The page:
Does the video show grapes dipped in chemicals before being sold?

Claim

Now there are only chemicals and pesticides in our food. Only this is left.

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Explanation

A 14-second video shows a person standing inside a tank full of a milky, white liquid. It appears to be a farm field. In the video, we see him dipping a box of grapes into the liquid that has gone viral on social media. This post is shared with a claim stating, “Now there are only chemicals and pesticides in our food.” You can view related posts with similar claims here, here, and here.

What’s the truth?

We began our investigation by searching Google with relevant keywords, which brought us to the same video that went viral and was posted by the X account “Film Food Fun.” We discovered that many users had brought up the fact that it’s a dry grape-making process when we looked into the comment section.

We took that as a cue and found a video posted on the YouTube page ‘FarmTV’ regarding the production of dry grapes on December 30, 2014. The video is captioned as ‘Dry Grape or Raisin Making.’ According to the video, after removing the bruised, cracked, and damaged grapes, the bunches should be washed with clean water. The grapes should then be submerged in a solution containing one liter of ethyl oleate and two kilograms of potassium carbonate for three to five minutes before being allowed to dry.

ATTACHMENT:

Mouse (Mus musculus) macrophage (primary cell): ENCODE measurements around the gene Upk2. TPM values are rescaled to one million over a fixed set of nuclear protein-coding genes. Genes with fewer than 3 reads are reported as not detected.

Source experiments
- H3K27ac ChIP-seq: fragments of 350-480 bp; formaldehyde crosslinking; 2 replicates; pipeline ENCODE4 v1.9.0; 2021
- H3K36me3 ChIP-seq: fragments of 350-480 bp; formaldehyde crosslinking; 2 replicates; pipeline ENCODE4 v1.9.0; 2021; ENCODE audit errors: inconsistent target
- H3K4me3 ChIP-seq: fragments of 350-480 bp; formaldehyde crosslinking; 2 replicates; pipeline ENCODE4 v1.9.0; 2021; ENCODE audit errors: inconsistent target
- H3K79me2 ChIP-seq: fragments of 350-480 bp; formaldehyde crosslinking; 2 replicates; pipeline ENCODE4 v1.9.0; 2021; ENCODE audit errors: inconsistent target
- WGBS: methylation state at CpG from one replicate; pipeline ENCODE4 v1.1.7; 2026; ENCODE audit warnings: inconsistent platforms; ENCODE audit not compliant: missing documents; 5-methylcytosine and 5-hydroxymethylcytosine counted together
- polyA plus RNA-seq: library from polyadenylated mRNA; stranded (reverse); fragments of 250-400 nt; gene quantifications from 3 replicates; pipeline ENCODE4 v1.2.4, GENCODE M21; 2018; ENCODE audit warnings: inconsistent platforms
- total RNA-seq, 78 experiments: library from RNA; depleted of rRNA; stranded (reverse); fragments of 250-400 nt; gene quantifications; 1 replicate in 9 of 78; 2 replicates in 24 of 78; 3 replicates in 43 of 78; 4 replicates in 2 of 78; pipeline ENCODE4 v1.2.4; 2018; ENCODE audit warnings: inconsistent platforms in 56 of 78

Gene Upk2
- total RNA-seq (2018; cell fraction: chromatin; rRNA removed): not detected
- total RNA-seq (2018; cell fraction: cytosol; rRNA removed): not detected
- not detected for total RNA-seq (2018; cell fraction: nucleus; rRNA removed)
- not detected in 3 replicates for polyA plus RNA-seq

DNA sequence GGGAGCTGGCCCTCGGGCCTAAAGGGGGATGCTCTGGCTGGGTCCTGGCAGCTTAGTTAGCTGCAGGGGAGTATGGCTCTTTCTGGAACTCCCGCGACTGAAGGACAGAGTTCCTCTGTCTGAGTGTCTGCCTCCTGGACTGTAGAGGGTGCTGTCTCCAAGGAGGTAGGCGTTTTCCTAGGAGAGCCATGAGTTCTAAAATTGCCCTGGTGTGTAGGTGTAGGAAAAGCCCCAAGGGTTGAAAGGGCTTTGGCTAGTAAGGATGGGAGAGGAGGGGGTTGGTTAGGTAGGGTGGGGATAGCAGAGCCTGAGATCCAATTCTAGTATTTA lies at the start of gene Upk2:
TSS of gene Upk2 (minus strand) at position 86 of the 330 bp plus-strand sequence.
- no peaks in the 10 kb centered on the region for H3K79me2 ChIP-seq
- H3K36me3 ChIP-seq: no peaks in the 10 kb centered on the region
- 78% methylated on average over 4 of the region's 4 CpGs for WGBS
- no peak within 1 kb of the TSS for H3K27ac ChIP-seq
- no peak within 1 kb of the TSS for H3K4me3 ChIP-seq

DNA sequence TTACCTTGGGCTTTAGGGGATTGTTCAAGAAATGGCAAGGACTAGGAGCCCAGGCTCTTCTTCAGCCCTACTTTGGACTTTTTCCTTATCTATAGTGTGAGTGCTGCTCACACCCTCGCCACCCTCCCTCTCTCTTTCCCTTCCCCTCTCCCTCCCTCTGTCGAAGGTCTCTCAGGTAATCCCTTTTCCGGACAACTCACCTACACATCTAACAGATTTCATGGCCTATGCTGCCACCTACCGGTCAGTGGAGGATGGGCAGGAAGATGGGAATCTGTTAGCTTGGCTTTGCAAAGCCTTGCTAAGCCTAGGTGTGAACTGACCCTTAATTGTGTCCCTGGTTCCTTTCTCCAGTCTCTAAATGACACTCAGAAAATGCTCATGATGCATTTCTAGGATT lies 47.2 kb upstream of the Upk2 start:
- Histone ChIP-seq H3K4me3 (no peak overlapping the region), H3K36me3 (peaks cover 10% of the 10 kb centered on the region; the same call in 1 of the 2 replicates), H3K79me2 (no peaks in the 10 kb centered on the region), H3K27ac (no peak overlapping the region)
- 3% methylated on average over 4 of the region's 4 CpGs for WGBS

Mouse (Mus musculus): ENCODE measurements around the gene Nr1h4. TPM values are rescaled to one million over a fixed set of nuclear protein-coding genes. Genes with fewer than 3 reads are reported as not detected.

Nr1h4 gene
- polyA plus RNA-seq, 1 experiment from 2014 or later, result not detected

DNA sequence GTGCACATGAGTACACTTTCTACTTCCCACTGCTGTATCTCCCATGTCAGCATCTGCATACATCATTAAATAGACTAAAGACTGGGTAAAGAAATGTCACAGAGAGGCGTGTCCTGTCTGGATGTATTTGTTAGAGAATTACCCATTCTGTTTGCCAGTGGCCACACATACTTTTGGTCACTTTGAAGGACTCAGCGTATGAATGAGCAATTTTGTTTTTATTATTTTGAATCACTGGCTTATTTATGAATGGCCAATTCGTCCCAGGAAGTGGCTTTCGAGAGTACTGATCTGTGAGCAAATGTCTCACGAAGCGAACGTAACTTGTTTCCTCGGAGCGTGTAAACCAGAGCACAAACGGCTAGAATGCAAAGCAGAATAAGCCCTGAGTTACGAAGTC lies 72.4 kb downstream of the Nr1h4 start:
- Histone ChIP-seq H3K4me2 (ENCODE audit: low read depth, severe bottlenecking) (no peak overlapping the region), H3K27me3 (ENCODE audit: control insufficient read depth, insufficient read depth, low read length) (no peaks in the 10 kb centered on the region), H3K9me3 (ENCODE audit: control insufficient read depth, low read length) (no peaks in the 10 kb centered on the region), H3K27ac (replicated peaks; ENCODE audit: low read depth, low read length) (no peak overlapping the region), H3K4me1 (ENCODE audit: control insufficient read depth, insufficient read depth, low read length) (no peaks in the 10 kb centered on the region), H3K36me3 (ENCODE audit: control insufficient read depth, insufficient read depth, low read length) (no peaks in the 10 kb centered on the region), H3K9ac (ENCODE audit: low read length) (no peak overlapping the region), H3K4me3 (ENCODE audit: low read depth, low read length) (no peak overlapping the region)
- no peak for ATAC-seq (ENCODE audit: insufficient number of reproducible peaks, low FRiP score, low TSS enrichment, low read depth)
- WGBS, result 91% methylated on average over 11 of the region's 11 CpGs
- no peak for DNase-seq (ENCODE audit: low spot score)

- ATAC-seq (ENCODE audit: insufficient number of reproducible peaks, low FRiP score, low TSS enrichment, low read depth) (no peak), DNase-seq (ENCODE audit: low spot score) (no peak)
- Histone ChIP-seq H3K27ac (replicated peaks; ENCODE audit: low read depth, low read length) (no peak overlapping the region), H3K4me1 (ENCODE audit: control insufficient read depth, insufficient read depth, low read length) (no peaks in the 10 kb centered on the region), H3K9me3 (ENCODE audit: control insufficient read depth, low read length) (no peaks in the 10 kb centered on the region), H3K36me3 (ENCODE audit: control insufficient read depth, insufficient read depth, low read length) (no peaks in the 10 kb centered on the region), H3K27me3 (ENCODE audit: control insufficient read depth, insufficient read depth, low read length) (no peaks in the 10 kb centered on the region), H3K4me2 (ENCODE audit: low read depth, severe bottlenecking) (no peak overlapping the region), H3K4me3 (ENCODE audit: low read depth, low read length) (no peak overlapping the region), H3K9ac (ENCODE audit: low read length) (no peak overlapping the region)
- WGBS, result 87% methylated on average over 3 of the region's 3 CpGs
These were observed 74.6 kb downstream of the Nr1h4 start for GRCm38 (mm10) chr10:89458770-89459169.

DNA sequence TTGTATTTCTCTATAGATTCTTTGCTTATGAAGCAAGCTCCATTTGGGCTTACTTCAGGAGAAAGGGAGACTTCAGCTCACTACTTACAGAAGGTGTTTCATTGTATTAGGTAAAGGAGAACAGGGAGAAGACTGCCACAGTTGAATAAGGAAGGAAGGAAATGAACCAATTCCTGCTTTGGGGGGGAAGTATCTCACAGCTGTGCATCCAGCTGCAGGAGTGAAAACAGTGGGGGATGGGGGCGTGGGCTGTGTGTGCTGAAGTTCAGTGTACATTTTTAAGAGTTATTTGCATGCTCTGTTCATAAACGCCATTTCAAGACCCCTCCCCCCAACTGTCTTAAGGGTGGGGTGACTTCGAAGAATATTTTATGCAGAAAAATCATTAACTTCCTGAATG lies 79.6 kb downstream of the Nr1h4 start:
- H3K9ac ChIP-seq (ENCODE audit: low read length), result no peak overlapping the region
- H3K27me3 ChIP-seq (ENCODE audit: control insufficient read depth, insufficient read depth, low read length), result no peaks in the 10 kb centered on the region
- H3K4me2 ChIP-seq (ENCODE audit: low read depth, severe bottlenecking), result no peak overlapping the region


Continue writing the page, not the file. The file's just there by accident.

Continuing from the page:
Upon further research, we got our hands on the manual jointly published by the Indian Council of Agricultural Research (ICAR) and National Research Center for Grapes (NRCG) titled ‘Quality and Safe Dry Grape Production’.

As per the manual, before dipping the bunches in a dipping oil solution, they should be inspected for damaged berries and such berries are removed from the bunches. To remove dust particles from berry skin, bunches are dipped for 30- 60 seconds in clean water. Then soak the grapes in water with ethyl oleate and potassium carbonate solution. This will enable the grapes to rapidly lose water.

The different brands of dipping oils are available in the market. Generally, a combination of ethyl oleate (1.5%) and potassium carbonate (2.5%) is used for the purpose. Dip the grape bunches in the solution for 2 to 6 minutes. For effective drying and maintaining the quality parameters in raisin, the pH of the solution should be between 11.0 and 11.5. It is stated that 10 liters of dipping solution is found enough to dip 80 to 100 kg grape bunches.

The grapes are then dried and desiccated one last time before being packaged for sale. It is evident from these that this is the process by which dried grapes are produced. However, we were unable to pinpoint the location and time of the video’s capture independently.

Also, watching a viral video also raises the question of whether the aforementioned guidelines are appropriately followed because grapes are dipped in a potassium carbonate solution while one is standing inside the tank. Furthermore, it is unknown if the pH levels and time frames indicated above are adhered to.

Conclusion:

Making dried grapes involves soaking grapes in a liquid that resembles milk, as demonstrated in a widely shared video. For that, there are some guidelines available. It’s unclear if the widely shared video abides by these rules correctly.

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Indu Meenakshi

Indu Meenakshi is a former Microbiologist-turned-journalist, works as a Sub-Editor at YouTurn. She additionally holds Master’s in Management and English Literature. As a fact-checker, her job entails actively dispelling false information found online, exposing fake news, and raising public awareness.
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